I have facilitated SMART Recovery® meetings for a while now, and since there’s a phone number listed for our meeting, I tend to get frantic calls and emails from the loved ones of people who are actively abusing alcohol or drugs (or doing other maladaptive behaviors). There are no formal “Friends and Family” SMART Recovery meetings in the area where I live, so I have no one to direct them to. Because of that problem, I decided to learn a bit more myself about the toll on friends and family so I could be helpful to these concerned loved ones calling me.

Resources for Concerned Loved Ones

One would think I would know how to help them, since I myself was an active alcohol abuser for 25 years off and on, and also “work” with others like myself by facilitating the SMART meetings, but I really had no good clue as to how to help the concerned loved ones who were contacting me. I have since found some really good, practical books that are super helpful. They are NOT the old confrontative 1980’s 1990’s “Intervention” aggressive approaches of the past that were completely ineffective. These books I found have tangible steps to take that have shown good success rates… actual, measurable statistical success, and I will share these books with you so you can get them to the people in your life who are willing and wanting to learn how to deal with YOU.

Bottom line is, if your loved ones have been affected by your drinking, they’re probably going to be affected by your “not drinking” as well. Their response can be anything from shaming you, to perpetually reminding you of the last bad thing you did, or they could be very encouraging. They could even be indifferent or pessimistic because they’ve become exhausted by the challenge of being around your drunk moments. It runs the gamut.


Most people have been exposed to shows like “Intervention” or movies like “28 Days” or “When a Man Loves a Woman” or even the current TV sitcom “Mom” — all of these shows display a lot of older, statistically-less-effective ways of interacting with a person with alcohol use disorder. If you don’t believe me, look them up (the statistics). There are newer, more effective models, such as “CRAFT” that I will introduce to you in this session, which I highly recommend you share with the loved ones around you who are open to hearing about it.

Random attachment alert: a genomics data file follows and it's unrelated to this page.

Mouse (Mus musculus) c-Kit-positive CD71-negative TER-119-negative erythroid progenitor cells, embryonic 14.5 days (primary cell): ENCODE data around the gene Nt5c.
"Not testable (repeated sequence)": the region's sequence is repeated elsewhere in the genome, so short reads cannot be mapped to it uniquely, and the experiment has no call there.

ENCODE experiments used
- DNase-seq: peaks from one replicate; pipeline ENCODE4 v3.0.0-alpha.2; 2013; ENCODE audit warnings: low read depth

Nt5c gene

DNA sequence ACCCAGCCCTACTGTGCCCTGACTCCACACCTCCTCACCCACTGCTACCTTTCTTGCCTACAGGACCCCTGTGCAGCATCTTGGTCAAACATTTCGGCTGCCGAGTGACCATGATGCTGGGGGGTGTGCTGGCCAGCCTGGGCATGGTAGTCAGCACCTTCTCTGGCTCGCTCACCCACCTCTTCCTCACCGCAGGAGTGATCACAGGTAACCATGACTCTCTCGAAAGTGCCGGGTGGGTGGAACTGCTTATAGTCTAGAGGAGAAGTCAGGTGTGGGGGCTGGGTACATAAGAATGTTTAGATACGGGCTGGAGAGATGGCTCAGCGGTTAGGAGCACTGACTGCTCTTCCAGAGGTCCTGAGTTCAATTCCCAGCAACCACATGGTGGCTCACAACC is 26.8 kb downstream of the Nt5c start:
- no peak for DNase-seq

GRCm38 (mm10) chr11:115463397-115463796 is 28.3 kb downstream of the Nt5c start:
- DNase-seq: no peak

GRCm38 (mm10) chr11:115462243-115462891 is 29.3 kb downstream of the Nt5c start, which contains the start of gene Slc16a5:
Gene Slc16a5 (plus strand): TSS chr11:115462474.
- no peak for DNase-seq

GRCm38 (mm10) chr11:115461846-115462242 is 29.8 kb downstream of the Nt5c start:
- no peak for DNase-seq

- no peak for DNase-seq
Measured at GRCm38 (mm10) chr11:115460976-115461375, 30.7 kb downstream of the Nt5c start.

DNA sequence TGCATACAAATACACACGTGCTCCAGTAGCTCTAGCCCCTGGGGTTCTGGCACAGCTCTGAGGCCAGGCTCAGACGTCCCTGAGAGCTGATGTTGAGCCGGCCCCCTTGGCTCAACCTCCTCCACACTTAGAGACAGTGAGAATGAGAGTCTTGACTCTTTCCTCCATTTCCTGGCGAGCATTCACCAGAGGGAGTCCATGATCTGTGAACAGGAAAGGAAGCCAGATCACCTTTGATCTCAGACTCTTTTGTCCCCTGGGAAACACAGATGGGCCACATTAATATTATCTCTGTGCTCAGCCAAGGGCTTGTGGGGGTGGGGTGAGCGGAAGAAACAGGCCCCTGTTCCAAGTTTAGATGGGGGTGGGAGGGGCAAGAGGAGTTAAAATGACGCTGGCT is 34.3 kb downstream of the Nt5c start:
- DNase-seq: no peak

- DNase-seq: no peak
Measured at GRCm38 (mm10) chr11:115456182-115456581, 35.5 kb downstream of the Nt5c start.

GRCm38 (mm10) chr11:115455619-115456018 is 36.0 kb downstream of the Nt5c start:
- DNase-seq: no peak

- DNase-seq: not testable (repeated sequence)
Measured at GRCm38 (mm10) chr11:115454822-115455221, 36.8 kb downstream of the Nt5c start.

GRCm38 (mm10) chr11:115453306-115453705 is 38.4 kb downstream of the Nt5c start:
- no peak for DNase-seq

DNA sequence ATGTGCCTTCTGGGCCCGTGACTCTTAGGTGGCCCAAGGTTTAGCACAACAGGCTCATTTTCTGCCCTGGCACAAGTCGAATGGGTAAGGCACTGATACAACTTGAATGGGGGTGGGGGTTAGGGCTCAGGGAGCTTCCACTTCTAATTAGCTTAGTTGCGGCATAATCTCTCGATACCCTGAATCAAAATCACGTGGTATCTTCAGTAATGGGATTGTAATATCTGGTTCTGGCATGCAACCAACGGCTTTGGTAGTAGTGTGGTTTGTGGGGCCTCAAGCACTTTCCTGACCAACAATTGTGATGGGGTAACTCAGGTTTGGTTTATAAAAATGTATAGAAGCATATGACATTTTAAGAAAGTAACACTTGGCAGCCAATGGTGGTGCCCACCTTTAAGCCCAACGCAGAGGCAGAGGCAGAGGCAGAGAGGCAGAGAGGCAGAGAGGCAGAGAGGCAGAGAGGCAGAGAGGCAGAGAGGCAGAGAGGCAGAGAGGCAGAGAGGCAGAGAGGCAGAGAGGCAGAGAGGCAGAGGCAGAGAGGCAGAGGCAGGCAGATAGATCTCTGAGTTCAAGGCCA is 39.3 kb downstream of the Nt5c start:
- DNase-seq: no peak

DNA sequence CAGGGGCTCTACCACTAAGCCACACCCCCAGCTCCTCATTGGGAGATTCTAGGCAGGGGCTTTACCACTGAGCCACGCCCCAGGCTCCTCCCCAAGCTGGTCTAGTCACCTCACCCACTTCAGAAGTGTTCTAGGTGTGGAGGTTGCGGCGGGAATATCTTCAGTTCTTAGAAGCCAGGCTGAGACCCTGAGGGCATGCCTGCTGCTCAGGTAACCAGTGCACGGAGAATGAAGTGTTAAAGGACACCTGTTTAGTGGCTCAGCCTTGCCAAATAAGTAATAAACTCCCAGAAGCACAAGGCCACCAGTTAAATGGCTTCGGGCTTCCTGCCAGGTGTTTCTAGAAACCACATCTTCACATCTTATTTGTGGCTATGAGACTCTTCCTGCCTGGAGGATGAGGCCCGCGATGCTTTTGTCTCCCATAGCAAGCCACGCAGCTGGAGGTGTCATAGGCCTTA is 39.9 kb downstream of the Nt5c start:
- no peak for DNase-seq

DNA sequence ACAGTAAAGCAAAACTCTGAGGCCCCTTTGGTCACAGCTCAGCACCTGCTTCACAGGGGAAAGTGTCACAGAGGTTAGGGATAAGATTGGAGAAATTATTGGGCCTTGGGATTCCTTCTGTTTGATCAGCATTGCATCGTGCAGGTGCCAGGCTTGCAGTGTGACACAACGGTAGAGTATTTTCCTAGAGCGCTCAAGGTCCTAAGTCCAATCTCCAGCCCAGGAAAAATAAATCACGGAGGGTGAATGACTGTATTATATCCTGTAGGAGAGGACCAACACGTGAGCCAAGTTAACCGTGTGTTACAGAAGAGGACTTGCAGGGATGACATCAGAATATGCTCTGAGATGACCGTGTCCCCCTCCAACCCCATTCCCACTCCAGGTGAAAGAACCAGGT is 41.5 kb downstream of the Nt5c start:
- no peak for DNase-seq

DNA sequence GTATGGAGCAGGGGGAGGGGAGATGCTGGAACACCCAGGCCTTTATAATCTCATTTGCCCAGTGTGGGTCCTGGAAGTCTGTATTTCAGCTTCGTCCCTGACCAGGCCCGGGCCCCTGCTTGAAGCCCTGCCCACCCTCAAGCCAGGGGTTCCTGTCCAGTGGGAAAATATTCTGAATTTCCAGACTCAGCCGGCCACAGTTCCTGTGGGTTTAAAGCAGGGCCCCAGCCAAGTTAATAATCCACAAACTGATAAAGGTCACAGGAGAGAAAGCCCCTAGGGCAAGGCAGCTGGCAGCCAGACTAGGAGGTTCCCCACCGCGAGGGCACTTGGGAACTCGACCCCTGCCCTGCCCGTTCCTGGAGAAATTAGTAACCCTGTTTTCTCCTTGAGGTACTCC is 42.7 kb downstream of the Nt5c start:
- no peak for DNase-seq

I also recommend that you learn about them yourself, because you might learn something new you never thought of. Or you may be on the other end of the bottle one day, having to help someone you love, and these books will help.

Patience, Micro-Trust and Going Slow

Today’s session won’t only be about the books that are listed in the homework though… I’ll talk about patience and going slow. Because we don’t often see the damage we’ve caused (sometimes we literally don’t remember!) and it’s important to go slow…. sometimes very slowly and patiently to give our loved ones time to trust us again. Appreciate even the little-bitty-est “micro-trust” they display. It will grow over time if you’re patient and you cultivate it.

So let’s get started… (Watch the Video)

Watch Lesson 11 Video:

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This course is NOT a substitute for professional healthcare advice or treatment. Also, when this course was originally filmed, I was offering a weekly Live Session via Zoom. Sometimes the video or the homework might mention the Live Session, however, I am no longer able to host them. So please remember that even though this Lesson might mention a Live session, it is no longer part of this course. Thank you for your understanding, and sorry for this annoying popup. Click ESC or click outside this box to close this alert.

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